Letters to the editor

April 08, 2003

Donnie Ruth will be missed

To the editor:

As a young boy, I sat in a pew of First Christian Church as our new organist played the church's Moller organ like I had heard no other. My parents whispered to me definitely, "He's really good!" This new organist was Don Ruth. Donnie came aboard on the music staff at First Christian along with Jim Wilson, who assumed the position of choir director, and Vaughn Crowl, who was to be director of children's choirs. For me, it was a very important and fertile time. I was a young, budding musician who was totally enthralled with how these three people made music.

One Sunday morning after services, my dad took me up to the organ while Don was playing his postlude. I was amazed how our organist operated this giant "machine," making music from it. I asked if I could play the organ. "Sure," he said as he slid out from behind the instrument's three keyboards, full pedal board, and an array of buttons and knobs that, to me, resembled the cockpit of a 747 more than anything else. Donnie took me under his wing as a student shortly after that day. For seven years or so, I took weekly lessons with him at the pipe organ in the sanctuary.


As a teacher, Donnie had a great manner. He was great with kids. All of the kids in Vaughn's Crusader Choir liked to hang around the piano while he improvised. He was a great teacher for us. He explained things very simply and directly while never talking down, or condescending to us - an important thing when you're teaching kids how to make music. He had an equally good rapport with members of the adult choir, and always had his special fan club, who would stand around the organ after Sunday services listening to the postlude and bursting into a Horowitzian ovation when he finished.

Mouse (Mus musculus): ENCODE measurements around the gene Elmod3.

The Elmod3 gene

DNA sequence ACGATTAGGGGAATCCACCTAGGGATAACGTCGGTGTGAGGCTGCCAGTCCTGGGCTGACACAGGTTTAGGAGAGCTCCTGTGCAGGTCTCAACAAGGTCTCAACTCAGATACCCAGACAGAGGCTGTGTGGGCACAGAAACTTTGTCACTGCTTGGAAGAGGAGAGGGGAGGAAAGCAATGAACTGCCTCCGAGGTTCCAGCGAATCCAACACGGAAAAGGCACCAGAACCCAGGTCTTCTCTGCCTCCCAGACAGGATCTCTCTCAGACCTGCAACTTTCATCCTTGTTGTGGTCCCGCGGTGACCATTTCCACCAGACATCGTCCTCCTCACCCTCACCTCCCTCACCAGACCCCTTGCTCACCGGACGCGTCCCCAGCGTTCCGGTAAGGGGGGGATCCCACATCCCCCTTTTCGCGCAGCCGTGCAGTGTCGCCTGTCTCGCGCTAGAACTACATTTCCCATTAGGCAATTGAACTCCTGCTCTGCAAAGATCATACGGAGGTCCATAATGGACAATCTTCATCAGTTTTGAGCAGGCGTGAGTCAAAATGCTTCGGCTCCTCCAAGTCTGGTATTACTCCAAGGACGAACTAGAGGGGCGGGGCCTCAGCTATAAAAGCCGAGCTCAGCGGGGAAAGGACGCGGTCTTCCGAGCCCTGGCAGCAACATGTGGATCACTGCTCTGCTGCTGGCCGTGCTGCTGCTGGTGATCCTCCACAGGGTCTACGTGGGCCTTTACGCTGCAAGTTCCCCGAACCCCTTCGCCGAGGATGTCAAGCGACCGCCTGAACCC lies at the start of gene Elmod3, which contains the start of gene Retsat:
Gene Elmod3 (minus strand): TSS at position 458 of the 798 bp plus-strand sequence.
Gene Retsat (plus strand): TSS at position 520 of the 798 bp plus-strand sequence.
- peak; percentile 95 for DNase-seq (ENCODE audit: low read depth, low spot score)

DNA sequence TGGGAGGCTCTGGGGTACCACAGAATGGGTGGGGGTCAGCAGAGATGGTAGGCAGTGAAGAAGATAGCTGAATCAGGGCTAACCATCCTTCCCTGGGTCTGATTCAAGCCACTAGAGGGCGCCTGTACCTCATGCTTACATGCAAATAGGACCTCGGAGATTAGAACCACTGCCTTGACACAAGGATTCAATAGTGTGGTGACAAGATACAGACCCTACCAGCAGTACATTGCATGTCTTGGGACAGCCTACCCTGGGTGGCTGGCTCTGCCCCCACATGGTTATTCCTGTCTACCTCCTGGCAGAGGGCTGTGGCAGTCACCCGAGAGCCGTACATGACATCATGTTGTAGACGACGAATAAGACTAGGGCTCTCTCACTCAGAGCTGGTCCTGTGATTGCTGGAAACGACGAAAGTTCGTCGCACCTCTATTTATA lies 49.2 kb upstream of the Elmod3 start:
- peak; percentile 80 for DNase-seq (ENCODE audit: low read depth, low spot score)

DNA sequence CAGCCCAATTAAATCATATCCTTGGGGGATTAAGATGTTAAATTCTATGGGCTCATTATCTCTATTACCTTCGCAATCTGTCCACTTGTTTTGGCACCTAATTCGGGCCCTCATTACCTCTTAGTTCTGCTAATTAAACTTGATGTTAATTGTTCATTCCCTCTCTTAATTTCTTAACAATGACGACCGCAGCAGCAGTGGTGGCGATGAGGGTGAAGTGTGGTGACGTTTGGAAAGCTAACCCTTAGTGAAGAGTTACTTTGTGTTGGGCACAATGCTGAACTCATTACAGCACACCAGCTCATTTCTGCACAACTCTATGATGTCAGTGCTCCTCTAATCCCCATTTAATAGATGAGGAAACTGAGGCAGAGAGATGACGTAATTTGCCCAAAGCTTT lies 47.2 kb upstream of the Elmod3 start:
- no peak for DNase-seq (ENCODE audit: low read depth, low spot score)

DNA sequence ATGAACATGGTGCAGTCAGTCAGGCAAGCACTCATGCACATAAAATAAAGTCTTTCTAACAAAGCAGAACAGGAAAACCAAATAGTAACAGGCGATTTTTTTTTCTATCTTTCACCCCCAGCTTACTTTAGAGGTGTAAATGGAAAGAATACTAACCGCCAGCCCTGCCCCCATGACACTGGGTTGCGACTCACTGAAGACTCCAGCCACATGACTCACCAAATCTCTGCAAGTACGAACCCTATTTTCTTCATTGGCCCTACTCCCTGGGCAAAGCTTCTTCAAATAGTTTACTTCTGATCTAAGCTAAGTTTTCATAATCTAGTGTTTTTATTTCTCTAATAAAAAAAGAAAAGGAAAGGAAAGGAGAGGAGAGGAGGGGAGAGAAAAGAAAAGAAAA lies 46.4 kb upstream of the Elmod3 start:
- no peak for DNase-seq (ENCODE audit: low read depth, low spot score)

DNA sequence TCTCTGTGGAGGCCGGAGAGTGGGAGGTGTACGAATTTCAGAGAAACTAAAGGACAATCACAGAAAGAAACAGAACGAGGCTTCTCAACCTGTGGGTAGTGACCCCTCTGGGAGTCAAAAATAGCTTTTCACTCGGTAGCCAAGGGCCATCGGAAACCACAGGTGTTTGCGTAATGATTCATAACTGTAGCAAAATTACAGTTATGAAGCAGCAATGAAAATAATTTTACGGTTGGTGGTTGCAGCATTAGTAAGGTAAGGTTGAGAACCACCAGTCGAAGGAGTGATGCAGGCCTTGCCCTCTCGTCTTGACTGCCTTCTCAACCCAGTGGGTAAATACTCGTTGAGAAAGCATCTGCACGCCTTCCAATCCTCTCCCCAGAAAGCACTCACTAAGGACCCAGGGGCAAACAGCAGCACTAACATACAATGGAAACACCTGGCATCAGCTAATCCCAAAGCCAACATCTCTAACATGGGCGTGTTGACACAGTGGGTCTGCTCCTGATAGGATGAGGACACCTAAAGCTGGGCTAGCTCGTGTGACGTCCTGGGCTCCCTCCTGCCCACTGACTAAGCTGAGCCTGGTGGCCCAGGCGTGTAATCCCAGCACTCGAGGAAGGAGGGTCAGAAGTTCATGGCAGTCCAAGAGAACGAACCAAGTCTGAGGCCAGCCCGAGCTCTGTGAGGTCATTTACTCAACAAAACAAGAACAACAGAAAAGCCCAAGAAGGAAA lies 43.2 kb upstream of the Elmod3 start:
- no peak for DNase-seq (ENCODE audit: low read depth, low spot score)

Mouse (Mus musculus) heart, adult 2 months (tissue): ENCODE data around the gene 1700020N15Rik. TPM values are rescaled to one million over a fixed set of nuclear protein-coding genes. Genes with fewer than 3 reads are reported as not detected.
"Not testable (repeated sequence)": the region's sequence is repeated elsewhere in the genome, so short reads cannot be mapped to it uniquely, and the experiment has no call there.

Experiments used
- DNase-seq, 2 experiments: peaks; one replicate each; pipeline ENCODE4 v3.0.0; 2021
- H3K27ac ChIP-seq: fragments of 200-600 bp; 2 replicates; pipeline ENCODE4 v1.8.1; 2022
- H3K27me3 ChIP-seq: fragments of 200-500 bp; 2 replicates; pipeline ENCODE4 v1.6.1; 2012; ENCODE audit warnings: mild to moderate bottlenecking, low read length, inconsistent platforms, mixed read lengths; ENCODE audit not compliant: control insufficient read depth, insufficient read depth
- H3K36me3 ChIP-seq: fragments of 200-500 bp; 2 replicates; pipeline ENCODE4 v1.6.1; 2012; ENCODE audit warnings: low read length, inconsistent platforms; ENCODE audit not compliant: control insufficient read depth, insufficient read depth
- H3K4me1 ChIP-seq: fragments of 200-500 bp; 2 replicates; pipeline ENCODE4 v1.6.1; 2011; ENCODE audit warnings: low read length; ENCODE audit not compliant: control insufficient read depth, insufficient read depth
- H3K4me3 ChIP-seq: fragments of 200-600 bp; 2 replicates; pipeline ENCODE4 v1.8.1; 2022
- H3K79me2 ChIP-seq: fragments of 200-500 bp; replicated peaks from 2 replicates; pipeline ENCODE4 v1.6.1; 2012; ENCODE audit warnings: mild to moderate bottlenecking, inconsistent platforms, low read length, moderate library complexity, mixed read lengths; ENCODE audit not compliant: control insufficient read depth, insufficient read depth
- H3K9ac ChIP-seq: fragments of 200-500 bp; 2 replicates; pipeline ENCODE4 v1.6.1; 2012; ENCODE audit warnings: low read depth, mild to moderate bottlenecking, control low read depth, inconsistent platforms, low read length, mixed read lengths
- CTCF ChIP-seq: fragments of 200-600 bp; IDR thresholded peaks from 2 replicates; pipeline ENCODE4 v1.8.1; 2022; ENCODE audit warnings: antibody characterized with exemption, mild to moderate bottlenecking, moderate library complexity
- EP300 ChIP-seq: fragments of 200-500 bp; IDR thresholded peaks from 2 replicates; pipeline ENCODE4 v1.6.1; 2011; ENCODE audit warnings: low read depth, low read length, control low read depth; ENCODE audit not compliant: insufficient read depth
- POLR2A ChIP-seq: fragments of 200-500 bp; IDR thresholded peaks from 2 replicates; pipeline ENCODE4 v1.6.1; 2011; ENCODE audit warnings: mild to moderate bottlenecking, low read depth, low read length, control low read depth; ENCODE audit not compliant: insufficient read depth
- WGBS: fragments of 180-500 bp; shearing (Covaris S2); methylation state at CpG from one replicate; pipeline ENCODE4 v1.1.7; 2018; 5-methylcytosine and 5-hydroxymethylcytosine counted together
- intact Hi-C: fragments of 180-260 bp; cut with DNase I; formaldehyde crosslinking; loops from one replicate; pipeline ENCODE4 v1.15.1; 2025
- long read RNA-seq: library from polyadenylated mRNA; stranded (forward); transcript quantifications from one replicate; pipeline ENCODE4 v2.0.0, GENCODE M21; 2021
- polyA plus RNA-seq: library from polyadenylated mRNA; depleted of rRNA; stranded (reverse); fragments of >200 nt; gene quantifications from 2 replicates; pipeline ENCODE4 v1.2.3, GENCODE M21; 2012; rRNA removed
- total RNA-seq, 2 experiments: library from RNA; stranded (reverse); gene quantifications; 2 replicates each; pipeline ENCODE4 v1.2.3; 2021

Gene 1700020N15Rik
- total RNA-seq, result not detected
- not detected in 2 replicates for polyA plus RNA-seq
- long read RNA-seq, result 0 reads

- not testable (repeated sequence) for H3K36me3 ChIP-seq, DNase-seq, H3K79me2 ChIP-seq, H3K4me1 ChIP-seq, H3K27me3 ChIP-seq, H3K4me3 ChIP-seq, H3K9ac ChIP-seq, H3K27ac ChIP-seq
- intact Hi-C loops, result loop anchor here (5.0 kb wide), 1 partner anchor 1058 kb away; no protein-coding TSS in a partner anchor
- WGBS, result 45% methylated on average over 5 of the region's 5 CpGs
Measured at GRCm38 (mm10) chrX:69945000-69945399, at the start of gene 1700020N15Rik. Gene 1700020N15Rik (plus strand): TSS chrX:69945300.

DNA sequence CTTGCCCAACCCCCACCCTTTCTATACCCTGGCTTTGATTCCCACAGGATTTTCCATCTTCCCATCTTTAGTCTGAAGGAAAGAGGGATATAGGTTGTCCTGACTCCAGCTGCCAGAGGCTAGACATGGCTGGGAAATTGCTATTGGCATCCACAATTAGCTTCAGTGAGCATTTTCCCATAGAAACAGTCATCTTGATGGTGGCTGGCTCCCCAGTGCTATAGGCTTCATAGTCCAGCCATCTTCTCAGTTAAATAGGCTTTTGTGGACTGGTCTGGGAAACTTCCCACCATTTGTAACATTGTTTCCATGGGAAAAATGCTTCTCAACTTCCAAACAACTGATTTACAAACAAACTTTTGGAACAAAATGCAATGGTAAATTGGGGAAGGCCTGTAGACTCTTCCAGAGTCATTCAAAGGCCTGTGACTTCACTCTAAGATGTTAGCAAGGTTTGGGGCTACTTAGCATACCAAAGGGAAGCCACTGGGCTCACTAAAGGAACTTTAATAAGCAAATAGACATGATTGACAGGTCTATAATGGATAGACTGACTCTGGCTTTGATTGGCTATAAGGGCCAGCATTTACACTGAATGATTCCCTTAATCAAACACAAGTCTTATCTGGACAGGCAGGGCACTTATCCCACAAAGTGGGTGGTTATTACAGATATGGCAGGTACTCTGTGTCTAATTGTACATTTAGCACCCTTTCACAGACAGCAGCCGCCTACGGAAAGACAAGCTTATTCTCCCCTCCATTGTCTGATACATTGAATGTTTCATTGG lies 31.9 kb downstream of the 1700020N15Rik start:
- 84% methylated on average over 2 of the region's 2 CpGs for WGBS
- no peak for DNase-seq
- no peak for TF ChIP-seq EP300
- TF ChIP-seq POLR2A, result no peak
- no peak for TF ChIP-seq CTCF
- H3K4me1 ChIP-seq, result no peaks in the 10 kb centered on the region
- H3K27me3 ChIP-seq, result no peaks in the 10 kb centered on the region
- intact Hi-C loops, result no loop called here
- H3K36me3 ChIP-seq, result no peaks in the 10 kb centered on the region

As a person, he was kind, funny, and warm hearted. He loved music and had respect for his position. Yet, he liked to joke and clown around. He had a colorful, mischievous side, which was endearing.

Yet, he was a man of faith and solemnity. He had great respect for the church and for his position. He was well-trained classically, but could do a mean jazz riff. He was a very caring individual who always had time to give you a smile, a hello, and a listen. All of these characteristics permeated his work with members of the choirs, music and church staffs, and congregation. An event at First Christian was never complete without Donnie - whether it be him at the Moller on Sunday mornings, his Christmas Eve recitals, his inspiring solo recital, accompanying choir rehearsals on Wednesday evenings, at retreat at Shrine Mont, playing the piano at various church functions, dinners and parties.

All of us who knew Donnie have our own memories. These are just a quick few of my own. However, I think I can speak for all of us when I say that while Donnie's playing was an indispensable part of life at First Christian, it was Donnie himself - his presence, and his loving personality, which was, and always will be an ever-important part of the church.

Jane L. Sutton
Waynesboro, Pa.

Who's stupid?

To the editor:

As a conservative and a Christian who is an avid reader of many types of publications and a listener to conservative talk radio, I take great umbrage at Douglas Arey's letter of Sunday, March 30.

The premise of Arey's letter is that conservatives aren't smart and don't read well, so they listen to the radio, which in turn gives them what they want, namely news from a conservative slant.

Liberals, according to Arey, are smarter, so they get their news from the printed media which caters to their liberal slant.

Now that has my poor, stupid, befuddled brain all messed up, so I need to ask Mr. Arey one question. Why is he, a "smart" liberal, behind bars while I enjoy my freedom?

Marie Showalter

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